In 1997, Chuck Frysinger, working as a machinist in a GE lighting factory, decided he wanted to follow his dream to start his own business. Starting out with a CNC machine and a laser from Universal Laser Systems in a garage behind his house, took the leap and started CWFProducts.
Being in Lexington, Kentucky, the home of the great Kentucky Wildcats Basketball program, Chuck obtained a royalty license to produce Kentucky University products, initially many forms of Kentucky Wildcat license plates.
From that the business has expanded his products into many areas, making many styles of plaques, signs, and personalize products,
By 2005 the business grew so fast that he left his job, incorporated C.W.F Products, and has been growing ever since. He became an authorized dealer for Universal Laser Systems and both sells and services lasers cutting and engraving machines.
Unfortunately in February 2013 a fire burned down the garage. Without hesitation he moved past that and bought a old historic building near his home in Paris, Kentucky. The buiding started life between 1850 and 1870 as a blacksmith shop; wishing to keep the ambience of the historical nature of the building he began to restore it.
"We started mid-April (2013) gutting the inside. The outer brick work didn't start until first of June and took mid-August before we finished the front. We were then able to begin the inside."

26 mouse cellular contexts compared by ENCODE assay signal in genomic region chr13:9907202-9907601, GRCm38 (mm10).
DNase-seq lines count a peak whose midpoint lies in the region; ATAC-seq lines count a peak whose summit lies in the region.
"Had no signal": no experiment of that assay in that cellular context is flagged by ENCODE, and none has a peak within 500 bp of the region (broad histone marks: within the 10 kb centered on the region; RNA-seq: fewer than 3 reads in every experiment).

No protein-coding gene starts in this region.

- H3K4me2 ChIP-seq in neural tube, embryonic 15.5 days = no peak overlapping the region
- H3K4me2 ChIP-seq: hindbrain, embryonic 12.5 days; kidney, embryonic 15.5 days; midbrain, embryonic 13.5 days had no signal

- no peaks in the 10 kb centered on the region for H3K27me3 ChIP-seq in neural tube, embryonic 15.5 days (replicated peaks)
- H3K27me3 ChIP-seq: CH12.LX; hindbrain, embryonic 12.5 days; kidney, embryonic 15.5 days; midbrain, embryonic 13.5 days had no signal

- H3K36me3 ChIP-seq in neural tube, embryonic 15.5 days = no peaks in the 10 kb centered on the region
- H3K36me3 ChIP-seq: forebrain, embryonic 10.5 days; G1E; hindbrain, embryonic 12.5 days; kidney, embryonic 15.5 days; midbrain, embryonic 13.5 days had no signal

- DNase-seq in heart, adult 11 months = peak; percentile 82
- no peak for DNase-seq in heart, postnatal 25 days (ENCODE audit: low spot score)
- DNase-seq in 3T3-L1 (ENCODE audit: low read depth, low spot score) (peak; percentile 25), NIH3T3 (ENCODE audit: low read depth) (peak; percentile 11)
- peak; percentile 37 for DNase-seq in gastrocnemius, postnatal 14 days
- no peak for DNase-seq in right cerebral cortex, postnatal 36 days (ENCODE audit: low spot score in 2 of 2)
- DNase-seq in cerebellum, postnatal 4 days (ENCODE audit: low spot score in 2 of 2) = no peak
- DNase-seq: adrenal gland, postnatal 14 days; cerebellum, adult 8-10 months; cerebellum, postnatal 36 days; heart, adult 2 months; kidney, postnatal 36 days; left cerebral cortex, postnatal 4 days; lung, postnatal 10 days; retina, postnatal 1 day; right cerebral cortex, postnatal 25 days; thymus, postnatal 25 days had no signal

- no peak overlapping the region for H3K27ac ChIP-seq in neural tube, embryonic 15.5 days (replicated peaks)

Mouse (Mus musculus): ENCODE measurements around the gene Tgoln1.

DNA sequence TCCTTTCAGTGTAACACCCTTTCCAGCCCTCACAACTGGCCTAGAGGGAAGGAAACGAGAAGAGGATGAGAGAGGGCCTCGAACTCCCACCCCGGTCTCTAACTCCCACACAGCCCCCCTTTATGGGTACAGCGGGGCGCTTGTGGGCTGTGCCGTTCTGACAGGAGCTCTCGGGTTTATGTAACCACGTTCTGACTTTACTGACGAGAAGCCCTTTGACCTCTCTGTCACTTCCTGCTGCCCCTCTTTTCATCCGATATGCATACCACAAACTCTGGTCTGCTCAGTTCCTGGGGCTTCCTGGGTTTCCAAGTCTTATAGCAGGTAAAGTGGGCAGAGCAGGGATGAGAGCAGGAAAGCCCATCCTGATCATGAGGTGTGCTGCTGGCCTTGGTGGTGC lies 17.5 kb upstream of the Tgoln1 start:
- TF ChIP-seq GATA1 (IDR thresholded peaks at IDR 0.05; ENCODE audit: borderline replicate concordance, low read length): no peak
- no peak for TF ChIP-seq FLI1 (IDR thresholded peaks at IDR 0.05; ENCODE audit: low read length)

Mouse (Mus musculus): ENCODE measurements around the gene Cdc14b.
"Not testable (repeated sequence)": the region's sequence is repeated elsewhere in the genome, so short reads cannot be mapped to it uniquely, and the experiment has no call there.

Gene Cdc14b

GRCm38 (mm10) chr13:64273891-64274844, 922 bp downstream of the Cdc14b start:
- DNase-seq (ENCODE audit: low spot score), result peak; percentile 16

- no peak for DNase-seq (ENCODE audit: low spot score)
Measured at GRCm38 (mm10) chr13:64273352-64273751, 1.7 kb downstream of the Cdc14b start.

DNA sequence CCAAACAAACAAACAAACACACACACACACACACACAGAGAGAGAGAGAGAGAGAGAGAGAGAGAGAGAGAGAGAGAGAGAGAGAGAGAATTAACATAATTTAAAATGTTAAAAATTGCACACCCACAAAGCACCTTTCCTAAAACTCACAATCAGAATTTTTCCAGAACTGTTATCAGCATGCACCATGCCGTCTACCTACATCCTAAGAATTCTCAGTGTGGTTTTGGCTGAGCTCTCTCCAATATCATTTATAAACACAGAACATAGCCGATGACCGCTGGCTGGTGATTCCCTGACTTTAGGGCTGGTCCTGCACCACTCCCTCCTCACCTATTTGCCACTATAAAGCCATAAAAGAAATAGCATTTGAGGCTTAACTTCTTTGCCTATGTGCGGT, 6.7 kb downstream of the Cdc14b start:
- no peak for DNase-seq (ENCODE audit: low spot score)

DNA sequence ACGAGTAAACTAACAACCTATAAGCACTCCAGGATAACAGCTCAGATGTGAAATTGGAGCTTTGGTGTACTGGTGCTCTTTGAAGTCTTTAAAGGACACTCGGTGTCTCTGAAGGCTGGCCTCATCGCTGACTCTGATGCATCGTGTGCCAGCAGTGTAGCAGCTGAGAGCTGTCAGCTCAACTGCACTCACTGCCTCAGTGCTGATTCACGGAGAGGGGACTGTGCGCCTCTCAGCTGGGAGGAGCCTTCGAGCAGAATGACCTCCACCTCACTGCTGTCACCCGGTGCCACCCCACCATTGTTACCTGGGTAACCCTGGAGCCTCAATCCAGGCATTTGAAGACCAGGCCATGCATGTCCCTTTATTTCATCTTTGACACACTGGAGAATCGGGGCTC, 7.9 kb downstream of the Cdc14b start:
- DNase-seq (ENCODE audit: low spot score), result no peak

The brick façade was ravished by water and time. The four large windows on the second floor had been bricked over. He wanted them back, so we ended up taking every brick out of the front except about ten percent. We chipped off the old mortar: and: put the natural brick back three layers deep just like it was originally.
Because of the way old bricks are fired, some are very soft, so three large pallets of bricks from a house built in the 1800's near Harrodsburg, we were able to finish the
building with bricks from the the original era. .
The front wall was taken loose from the roof and top rebuilt, retaining a strip of decorative brickwork running the entire length of the façade.
The first floor originally of dirt, later converted to concrete and was one large, open auto repair area within crumbling walls of blackened plaster. "It was black and sooty, from all the forging that was done in the old days. It was falling to pieces and we couldn't clean it. So after gutting the inside, the interior bricks were exposed and a wall was installed to have a storefront and shop.
It's likely the building was erected in the 1850's as a blacksmith shop, though few such shops were of brick. Two iron rings remain in the walls where horses were tied while being shod. Now exposed brick walls and enormous "charred-like " (from all the smoke of the blacksmith shop) ceiling and beams create a charming, rustic atmosphere.